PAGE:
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All Aboard Cruises, inc. Arrow CRUISE & TRAVEL TIPS
Passport information



 For guests who are US citizens and are departing and returning to a US port the following immigration documentation is required:  passport (must be valid for 6 months following the last day of the cruise) or state-certified birth certificate and photo ID.  US minors do not need a photo ID.  Passports are required for all US citizens for all other itineraries.  Guests who are not US citizens should discuss requirements with the consulate of the country in which they reside. 

With numerous updates of travel document requirements, it’s no wonder that so many travelers are confused and don’t know what form of id they need to bring with them when they travel outside of the US.  Check the website link here for the most accurate and up-to-date information on passport requirements. 



When planning your cruising budget, you will need to understand that the miscellaneous charges, taxes and fees may not be in included in the base price of your cruise.  These charges are per person and vary with the number of cruise nights, ports and destinations.  Since these vary so greatly, there is no way to know until you choose a specific cruise line, cruise itinerary and ship.  Below is a estimates of the average fees added to your cruise cost to use as a guide-line. Your All Aboard Cruise Consultant will be able to tell you exactly what to expect. 

3-NIGHT CRUISE............................... $110.00

4-NIGHT CRUISE............................... $135.00

7-NIGHT CRUISE............................... $210.00

10 OR MORE NIGHT CRUISE..............$270.00


• Research cruise destinations that are interest to you.
• Look at the brochures and information available to you and check out what activities interest you.
• Think about what kind of vacations you have taken in the past and what type of experience you are looking for on your cruise. Are you looking for a party atmosphere, a learning atmosphere, a romantic getaway or a quiet and relaxing experience?
• Talk to people who have cruised before to get their opinions. Ask your friends, but remember that you are looking for the best cruise for you.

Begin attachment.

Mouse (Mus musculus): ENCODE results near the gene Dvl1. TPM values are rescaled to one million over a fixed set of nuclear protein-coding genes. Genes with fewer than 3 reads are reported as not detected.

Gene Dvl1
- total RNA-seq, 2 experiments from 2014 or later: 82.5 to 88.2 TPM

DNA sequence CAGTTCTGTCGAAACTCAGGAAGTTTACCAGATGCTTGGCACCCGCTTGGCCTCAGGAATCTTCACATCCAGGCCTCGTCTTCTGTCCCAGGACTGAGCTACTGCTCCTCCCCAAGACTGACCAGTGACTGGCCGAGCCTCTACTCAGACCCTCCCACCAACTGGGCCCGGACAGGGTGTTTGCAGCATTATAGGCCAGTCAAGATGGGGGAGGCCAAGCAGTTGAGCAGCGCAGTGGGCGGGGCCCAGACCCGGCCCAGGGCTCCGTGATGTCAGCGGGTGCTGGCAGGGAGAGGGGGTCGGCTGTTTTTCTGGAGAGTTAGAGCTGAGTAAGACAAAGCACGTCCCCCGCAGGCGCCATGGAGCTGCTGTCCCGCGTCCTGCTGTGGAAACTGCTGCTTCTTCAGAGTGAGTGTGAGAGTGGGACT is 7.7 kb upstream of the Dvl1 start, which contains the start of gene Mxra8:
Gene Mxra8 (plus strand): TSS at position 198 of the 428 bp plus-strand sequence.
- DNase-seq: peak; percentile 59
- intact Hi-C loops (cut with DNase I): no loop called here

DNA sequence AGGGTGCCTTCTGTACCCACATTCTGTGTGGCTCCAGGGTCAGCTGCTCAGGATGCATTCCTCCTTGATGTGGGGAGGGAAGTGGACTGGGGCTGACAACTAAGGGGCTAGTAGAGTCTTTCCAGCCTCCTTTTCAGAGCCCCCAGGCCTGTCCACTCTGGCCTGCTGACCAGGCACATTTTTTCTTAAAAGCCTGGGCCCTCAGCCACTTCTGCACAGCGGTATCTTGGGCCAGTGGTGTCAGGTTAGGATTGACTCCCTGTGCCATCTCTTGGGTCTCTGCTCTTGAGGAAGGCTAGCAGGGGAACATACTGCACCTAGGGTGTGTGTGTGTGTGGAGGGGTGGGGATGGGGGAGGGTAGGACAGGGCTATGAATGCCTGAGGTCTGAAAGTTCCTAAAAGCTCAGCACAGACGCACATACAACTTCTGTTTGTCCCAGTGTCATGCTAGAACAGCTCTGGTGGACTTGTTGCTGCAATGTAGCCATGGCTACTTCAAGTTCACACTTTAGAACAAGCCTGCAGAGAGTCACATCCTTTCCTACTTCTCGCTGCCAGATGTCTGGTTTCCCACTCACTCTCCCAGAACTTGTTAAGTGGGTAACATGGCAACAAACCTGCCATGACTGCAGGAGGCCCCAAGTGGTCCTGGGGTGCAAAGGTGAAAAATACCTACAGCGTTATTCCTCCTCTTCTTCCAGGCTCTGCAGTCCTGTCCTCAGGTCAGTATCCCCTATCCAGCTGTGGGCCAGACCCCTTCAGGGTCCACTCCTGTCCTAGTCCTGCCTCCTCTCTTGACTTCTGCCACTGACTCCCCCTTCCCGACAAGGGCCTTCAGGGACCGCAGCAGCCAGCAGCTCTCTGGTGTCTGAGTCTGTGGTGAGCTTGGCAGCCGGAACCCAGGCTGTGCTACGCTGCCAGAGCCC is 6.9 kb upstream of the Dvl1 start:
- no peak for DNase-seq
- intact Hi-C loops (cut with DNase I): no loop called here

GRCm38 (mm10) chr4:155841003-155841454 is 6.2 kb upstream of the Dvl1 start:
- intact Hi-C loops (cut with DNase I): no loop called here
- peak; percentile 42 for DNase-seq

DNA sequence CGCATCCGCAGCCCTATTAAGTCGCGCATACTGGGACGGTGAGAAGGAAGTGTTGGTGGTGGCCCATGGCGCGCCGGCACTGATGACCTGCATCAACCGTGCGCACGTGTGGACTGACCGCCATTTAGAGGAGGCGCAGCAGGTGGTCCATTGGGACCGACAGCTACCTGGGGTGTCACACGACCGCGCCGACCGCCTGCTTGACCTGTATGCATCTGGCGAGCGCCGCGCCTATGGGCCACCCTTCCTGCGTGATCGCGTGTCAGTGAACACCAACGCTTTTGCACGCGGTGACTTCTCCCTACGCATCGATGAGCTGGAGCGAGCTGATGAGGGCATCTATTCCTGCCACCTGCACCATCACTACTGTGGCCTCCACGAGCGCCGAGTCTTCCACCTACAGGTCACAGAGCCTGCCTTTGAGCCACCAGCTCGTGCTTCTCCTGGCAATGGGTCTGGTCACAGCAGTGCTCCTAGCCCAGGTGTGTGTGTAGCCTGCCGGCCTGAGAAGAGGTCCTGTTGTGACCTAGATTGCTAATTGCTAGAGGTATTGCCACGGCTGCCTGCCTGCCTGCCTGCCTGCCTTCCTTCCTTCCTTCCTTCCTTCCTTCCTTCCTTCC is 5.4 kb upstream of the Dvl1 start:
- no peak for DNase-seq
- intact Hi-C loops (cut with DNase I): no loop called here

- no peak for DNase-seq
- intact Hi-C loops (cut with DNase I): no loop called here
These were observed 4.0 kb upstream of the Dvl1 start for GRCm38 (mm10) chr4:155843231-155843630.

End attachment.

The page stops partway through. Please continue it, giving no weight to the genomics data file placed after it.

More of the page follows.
• Ask lots of questions of your cruise consultant.


• Do you have budgeted amount for the overall cost of the cruise?
• Are there any special deals or price breaks for the time of year you want to travel?
• Ask your travel consultant about the reputation of the cruise line and for the quality of its cuisine and its menu.
• What is their reputation for good customer service?
• What is the cruise line’s safety and cleanliness record?
• What is the overall atmosphere the cruise ship? Is it family fun, party time, quite elegant sophistication or romantic getaway?
• What is the length of the cruise?
• What type of facilities and activities does the ship have that are of interest to you and your party?
• Are you looking for a themed cruise?
• What are the ports of call? Is a port intensive cruise?
• What kind of shore excursions does the cruise line offer?


You’re ready to go to the airport. After sitting on your overstuffed suitcase to make it close, you put on your socks and shoes, sling your golf clubs over your shoulder, and head out the door. However, under this scenario with the new security rules, you could be delayed due to further screening.

New passenger checkpoint screening procedures are in effect giving US security agents greater discretion in deciding which passengers will undergo additional screening. Some things send up immediate red flags for check-in agents. You should know that if you are traveling on a last-minute ticket, a one-way fare, or you paid with cash at the airport, you may be asked some additional questions at check-in.

Liquid and gels cannot be carried on the plane unless they are less than three ounces and placed in a see-through quart sized zip-lock plastic bag.

Here are some tips to help you get through airport security as smoothly as possible and keep screening times to a minimum.

Before leaving for the airport

This may sound obvious, but how you dress can mean the difference between breezing through security or being red flagged. Clothing and accessories containing metal will set off the metal detector and may result in additional screening. Pack anything containing metals—such as coins, keys, phones, pagers—in your carry-on baggage, and avoid wearing metal jewelery and hair accessories, clothing with metal buttons and clasps, belt buckles, and for women, underwire bras. Keep metal objects to a minimum.